Program Updates


(Spring 2000)
Being a member in good standing of the Ontario Veal Association is a mandatory requirement of participation in the OVQAP. Membership fees are very reasonable and it not only entitles you to vote at the annual meeting but it also includes your subscription to the Ontario Veal News. The fees for membership are $20 for one year OR $50 for three years. Your OVA membership fees are completely separate from the one-time registration for the OVQAP seminar and program.

If you are not already a member of the OVA or your membership has expired we have included an application form and a postage paid envelope. Please fill out the form and return with payment to the OVA as soon as possible. Any producer who completes the OVQAP validation and is not a member of the OVA will not receive OVQAP tags or certification.

Ian Foster, OVA President suggests that your OVA membership serves many purposes. It helps us identify who is actually producing veal in Ontario. Most importantly though, it also indicates your support of the OVA’s activities and projects.

Click here for more information on membership or contact us.


(Spring 2000)
Untreated softwoods, which are placed in contact with the ground, last only a relatively short period of time. It is estimated that untreated softwoods can rot within 3 to 12 years. Woods that are pressure treated with preservatives, on the other hand, can last 25 to 40 years under the same usage. There is obviously quite an economical advantage in using wood treated with preservatives.

The major chemicals used by Canadian plants which pressure treat wood are: Creosote, Penta Chlorophenol (PCP) and Chromated Copper Arsenate (CCA). Less frequently, Ammoniacal Copper Arsenate (ACA) is also used. Since Creosote and PCP are not soluble in water, they are dissolved in light oil for pressure treatment purposes and could have a tendency to ?bleed? from wood after treatment. Both can be absorbed through the skin and some of the by-products of PCP formulation are very toxic. CCA and ACA, on the other hand, are composed of a combination of water-soluble salts. Typically, woods that are treated with these products remain clean and dry after treatment. CCA and ACA are often tinted a light green in colour and neither can be absorbed through the skin? Wolmanized wood is one trademark under which wood treated with these products is sold.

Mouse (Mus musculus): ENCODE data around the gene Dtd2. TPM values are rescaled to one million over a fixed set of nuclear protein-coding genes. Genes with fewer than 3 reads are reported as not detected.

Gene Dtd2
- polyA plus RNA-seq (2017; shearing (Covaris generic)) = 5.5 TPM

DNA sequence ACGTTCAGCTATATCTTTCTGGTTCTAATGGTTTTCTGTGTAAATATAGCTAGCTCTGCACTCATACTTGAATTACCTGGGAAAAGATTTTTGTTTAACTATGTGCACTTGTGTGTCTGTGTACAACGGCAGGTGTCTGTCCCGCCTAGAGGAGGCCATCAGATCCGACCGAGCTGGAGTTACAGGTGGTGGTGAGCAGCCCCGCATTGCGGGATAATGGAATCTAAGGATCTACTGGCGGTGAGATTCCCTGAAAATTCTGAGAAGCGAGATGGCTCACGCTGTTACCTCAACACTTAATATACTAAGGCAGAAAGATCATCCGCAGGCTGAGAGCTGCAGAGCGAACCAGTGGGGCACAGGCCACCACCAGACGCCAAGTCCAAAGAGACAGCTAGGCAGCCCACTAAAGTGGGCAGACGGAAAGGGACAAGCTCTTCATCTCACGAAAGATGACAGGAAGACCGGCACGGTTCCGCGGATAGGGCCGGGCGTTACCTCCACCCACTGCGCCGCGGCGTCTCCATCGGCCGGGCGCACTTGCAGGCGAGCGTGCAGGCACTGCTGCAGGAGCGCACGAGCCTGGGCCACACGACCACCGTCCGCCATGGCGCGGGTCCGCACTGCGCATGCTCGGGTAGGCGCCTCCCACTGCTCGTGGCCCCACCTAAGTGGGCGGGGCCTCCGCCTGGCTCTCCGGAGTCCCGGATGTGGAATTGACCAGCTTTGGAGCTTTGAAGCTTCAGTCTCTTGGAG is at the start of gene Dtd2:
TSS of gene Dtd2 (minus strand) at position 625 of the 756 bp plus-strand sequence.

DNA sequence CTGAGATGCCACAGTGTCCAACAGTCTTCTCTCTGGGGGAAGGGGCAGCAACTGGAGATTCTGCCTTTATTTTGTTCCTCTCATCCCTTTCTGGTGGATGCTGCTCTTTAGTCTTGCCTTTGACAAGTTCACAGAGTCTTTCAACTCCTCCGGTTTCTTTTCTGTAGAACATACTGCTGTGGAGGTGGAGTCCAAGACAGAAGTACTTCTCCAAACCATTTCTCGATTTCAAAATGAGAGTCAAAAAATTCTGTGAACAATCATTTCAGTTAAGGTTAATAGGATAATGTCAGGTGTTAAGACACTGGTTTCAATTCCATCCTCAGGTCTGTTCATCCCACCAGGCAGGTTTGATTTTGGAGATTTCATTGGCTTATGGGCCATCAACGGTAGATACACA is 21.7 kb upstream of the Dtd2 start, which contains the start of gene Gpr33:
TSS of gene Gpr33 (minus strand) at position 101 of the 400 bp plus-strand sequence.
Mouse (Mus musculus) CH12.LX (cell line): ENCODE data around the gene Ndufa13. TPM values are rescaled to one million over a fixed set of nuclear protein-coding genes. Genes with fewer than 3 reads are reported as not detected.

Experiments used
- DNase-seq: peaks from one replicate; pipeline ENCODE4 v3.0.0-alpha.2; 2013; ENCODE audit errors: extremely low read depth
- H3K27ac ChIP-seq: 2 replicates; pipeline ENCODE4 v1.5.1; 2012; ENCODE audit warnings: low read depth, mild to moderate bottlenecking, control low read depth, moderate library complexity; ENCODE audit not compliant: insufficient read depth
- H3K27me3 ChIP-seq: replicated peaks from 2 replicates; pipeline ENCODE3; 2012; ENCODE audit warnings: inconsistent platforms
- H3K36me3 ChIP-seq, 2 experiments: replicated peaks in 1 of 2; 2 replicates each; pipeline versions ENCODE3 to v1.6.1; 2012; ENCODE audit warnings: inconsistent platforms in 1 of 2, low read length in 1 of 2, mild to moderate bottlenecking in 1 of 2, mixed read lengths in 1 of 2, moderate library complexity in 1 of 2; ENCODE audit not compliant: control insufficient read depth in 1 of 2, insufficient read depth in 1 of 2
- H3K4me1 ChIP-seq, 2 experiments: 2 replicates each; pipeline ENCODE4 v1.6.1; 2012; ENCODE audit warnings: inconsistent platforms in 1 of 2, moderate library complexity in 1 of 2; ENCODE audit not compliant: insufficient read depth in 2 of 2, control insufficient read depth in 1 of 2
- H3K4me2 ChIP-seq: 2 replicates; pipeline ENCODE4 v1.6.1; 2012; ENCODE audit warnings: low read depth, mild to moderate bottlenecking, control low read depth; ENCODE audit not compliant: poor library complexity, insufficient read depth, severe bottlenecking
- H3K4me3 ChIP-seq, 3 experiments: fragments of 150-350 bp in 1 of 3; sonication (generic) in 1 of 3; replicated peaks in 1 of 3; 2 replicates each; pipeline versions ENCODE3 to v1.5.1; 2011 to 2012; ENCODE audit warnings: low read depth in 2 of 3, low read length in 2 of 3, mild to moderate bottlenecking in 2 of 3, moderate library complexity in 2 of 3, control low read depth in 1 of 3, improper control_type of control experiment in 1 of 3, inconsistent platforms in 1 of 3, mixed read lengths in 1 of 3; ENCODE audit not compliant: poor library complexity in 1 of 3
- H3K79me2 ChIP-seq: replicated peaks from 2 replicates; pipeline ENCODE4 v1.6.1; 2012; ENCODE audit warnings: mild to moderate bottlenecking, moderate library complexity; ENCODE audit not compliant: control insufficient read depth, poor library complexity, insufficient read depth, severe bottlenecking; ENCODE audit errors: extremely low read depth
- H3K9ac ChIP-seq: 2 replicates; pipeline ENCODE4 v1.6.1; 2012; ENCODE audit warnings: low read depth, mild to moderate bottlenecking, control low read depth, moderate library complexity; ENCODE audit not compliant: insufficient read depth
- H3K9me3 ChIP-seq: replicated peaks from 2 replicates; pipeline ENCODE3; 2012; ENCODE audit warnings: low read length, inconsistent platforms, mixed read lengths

A calf through licking and chewing on treated surfaces, however, could absorb all four of these products. The residues from these products would then be stored in the animal’s body tissues and all of them have the potential to be toxic to human consumers. It is important that wood preservatives not be used on lumber, which will be used in areas of animal housing facilities where calves will have contact with it. For those who use wood shavings for bedding, it is also important that the shavings not be derived from wood, which could have been treated with preservatives. Ask your suppliers about their source of shavings and keep pressure treated wood and its by-products away from your veal calves.